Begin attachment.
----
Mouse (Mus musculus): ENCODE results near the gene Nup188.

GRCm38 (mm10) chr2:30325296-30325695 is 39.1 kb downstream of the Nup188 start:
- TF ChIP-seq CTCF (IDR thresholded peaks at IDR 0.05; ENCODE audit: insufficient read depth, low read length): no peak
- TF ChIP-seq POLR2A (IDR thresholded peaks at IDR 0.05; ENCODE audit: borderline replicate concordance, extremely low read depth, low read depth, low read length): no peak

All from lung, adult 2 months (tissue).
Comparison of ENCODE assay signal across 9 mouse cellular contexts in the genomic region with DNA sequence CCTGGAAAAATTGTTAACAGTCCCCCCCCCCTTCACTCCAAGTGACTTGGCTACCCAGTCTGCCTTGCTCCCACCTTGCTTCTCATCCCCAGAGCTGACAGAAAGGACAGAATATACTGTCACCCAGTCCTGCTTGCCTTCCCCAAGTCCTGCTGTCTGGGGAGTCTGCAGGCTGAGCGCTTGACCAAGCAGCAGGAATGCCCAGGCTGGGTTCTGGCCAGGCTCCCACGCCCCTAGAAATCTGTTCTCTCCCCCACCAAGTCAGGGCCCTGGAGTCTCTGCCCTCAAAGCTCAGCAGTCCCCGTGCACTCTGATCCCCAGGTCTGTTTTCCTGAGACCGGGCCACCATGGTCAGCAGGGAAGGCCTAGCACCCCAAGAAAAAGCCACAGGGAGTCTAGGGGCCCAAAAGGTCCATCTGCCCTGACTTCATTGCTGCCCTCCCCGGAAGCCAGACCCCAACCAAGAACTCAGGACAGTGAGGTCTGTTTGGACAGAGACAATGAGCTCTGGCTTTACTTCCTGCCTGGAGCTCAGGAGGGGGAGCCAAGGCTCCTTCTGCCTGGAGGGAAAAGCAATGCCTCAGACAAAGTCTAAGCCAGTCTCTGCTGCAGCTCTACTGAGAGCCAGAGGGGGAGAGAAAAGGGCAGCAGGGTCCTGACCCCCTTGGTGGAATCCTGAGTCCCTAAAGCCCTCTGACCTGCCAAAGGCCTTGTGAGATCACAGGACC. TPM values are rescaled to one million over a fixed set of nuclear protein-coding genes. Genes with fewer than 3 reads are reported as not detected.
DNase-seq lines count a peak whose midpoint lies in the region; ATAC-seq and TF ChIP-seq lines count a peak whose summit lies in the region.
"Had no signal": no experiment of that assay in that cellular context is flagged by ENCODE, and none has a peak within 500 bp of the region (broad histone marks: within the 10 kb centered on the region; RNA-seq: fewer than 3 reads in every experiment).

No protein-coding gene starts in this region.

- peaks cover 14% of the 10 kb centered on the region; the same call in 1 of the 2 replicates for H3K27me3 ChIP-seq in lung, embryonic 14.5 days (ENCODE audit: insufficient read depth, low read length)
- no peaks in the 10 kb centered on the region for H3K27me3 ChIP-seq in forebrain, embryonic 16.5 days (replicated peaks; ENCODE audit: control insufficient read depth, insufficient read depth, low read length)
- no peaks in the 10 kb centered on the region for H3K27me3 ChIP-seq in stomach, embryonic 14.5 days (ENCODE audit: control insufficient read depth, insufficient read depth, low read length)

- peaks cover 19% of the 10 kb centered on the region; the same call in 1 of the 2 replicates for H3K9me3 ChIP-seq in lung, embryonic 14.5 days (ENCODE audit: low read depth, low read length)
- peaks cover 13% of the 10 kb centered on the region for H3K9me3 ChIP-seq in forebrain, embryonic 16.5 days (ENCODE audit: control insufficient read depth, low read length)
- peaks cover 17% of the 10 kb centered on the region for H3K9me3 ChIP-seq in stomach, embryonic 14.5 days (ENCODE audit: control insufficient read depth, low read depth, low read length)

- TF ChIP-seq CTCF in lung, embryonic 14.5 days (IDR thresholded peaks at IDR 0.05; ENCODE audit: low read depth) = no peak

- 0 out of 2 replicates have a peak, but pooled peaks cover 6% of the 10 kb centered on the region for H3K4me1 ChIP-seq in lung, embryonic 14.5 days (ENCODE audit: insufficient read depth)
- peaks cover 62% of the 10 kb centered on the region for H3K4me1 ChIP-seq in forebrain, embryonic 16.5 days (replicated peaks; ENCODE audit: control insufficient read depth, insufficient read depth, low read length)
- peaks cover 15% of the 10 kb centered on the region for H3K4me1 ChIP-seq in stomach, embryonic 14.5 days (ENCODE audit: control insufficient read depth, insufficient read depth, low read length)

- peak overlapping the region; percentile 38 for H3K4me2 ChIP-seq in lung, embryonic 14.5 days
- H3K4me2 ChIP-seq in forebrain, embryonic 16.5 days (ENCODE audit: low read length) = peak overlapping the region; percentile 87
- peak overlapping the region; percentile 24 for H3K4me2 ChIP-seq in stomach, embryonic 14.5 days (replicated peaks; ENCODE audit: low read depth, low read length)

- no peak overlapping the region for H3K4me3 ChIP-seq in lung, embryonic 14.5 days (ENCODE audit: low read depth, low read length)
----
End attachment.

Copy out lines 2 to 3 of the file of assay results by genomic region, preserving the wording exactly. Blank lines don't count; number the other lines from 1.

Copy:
GRCm38 (mm10) chr2:30325296-30325695 is 39.1 kb downstream of the Nup188 start:
- TF ChIP-seq CTCF (IDR thresholded peaks at IDR 0.05; ENCODE audit: insufficient read depth, low read length): no peak